The premise is absurd from a Christian understanding - a biblical understanding - of God (the only one I believe really matters). To suggest that God must necessarily have a creator is the same sort of naturalistic rubbish that Dawkins builds his argument against God's existence on. His argument is one of the worst arguments ever proposed against God's existence, so I wouldn't start there. It's entirely blind to its own presuppositions. Let me offer you a historically orthodox Christian theological response to this proposal of yours.

Yahweh does not have a creator. He is that other than which there is nothing greater. He's the ultimate reality. If he had a creator, he would not be God. The very names given to God in Scripture allude to his ultimate being ("I Am") and being Lord of all (Yahweh). Think about that. He is the first 'cause.' The problem with much post-Enlightenment criticism of God is that skeptics (and a great many theologians as well) try to conform God to the limits of our intellect.

What we know of God we know entirely from his revelation in nature, certain acts of history, and the Bible (from which we interpret the previous two). But this is only the tip of the iceberg. God does act in a rational way because part of his image imprinted on his creation is rational, but our understanding of reason and its proper role is much less than perfect. He has enabled us to know him truly, but not fully. The revelation he has given us must then temper our use of other resources if he is really God.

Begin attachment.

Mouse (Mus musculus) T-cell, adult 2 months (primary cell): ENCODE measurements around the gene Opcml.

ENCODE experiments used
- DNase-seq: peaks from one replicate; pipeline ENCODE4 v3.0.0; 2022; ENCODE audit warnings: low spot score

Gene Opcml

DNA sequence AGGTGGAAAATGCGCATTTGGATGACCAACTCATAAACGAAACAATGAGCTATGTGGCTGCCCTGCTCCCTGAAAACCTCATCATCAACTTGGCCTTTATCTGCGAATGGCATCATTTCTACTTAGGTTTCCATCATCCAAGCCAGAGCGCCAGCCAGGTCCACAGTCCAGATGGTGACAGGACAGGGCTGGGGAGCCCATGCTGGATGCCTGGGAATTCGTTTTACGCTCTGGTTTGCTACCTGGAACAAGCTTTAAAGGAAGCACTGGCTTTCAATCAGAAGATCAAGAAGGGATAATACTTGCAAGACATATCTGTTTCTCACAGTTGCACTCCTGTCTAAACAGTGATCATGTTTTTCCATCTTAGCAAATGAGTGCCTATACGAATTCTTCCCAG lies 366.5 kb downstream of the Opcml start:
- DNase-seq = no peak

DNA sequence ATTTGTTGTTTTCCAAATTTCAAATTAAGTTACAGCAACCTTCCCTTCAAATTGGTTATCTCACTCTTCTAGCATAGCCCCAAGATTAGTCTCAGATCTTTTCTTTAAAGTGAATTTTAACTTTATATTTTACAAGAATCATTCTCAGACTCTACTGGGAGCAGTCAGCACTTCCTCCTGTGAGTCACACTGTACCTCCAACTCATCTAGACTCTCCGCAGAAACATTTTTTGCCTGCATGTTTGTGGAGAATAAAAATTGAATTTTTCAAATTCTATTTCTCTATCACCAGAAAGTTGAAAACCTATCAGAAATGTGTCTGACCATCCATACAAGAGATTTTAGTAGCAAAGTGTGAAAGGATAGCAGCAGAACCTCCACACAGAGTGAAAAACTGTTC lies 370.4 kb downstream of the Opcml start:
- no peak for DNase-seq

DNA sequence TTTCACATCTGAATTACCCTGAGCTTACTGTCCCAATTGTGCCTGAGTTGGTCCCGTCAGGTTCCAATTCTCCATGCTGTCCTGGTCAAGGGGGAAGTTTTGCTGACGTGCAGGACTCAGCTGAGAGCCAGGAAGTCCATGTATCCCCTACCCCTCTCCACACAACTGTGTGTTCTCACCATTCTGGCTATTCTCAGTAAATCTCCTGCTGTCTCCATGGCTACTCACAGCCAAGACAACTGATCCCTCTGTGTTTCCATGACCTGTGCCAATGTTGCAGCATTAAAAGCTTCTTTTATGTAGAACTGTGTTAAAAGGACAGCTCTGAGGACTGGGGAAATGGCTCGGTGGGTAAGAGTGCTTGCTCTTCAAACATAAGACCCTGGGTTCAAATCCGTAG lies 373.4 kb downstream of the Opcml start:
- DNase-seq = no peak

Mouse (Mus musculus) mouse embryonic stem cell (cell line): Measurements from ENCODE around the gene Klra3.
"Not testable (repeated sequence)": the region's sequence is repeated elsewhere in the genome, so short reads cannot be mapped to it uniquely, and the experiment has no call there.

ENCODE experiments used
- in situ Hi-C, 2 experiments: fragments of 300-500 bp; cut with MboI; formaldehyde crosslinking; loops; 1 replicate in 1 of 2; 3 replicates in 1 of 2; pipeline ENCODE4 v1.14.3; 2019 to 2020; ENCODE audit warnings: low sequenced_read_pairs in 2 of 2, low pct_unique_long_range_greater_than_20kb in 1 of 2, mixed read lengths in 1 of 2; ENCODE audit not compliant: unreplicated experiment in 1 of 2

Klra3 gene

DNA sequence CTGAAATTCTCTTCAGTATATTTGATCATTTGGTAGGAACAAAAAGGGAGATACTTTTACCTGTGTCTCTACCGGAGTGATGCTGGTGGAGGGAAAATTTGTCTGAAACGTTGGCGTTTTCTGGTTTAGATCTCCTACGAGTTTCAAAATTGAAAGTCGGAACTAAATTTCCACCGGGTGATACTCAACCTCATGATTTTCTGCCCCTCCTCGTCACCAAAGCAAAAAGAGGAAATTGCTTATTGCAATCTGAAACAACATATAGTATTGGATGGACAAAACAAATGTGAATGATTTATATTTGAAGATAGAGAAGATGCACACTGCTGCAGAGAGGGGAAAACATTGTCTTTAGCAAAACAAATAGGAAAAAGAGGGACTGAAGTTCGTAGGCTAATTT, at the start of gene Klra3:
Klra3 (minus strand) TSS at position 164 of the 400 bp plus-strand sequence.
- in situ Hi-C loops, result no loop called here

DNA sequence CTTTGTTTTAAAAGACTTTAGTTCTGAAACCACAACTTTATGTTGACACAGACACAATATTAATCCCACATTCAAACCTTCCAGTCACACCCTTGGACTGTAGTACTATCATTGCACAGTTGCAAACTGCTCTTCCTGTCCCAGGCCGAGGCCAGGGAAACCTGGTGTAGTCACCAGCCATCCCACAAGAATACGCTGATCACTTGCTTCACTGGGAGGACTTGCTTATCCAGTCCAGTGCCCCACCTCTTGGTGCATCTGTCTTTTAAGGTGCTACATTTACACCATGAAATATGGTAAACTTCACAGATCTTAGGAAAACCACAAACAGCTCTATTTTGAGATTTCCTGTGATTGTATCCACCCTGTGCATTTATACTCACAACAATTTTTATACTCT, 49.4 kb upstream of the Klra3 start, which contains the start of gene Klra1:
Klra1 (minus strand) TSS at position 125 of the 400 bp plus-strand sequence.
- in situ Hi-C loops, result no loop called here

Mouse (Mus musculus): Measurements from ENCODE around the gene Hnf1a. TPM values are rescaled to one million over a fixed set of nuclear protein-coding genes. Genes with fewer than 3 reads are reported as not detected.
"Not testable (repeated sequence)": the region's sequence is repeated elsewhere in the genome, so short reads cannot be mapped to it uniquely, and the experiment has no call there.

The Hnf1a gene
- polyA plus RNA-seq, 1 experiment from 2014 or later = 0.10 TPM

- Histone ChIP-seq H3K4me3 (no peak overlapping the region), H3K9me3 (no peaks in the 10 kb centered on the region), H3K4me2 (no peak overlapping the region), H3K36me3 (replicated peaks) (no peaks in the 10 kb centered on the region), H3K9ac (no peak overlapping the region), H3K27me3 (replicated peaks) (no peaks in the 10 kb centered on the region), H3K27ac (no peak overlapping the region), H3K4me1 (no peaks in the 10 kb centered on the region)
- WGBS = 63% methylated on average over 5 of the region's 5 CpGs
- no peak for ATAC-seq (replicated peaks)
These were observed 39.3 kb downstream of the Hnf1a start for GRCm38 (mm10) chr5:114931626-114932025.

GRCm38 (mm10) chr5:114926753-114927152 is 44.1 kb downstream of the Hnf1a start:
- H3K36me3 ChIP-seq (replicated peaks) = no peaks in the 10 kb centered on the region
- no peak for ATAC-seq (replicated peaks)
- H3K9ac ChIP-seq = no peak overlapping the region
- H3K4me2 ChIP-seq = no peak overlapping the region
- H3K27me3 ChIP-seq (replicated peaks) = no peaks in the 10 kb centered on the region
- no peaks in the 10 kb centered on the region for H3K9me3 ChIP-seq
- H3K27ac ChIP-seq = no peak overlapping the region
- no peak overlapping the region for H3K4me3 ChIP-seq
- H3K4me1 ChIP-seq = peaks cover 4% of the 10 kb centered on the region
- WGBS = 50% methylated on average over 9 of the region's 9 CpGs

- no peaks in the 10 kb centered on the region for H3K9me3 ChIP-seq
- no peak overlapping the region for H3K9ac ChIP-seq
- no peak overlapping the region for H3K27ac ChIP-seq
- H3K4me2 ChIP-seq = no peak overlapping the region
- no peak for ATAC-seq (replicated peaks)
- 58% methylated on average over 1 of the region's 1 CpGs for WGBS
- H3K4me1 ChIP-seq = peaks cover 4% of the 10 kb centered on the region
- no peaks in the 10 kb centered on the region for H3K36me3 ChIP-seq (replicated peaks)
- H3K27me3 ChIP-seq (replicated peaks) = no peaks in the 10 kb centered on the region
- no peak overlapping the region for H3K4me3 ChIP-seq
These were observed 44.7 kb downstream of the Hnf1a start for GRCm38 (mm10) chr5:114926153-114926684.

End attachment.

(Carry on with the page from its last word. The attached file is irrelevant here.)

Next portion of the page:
With all of eternity, we will not exhaust the knowledge of God. It is impossible because we are not God. God is morally responsible for his creation because this is a logical necessity, but we also understand that the Bible speaks of God being completely good, just, and wise - there is no darkness in him at all. The predications about God found in Scripture can be our only determinative framework with which to understand God. Anything else is ultimately idolatry of the mind. This is where the aspect of a 'humble orthodoxy' comes in. To be orthodox in our belief about God requires a bit of humility before our limitations.

Every creature and structure in this reality is answerable to a higher authority, ultimately. God is God because (not only because, but partly because) he is not answerable to a higher authority. He is the ultimate authority, thus his 'Lordship.' If he were anything else, he would cease to be God by necessity.

Finally, Scripture gives us no warrant for the proposal that God is answerable to anyone but himself. This doesn't reconcile easily in our minds because it's foreign to the postmodern mindset that anyone can be beyond deconstructing. Personally, I would have strong doubts about a God that I could exhaustively understand and ascribe an authority over.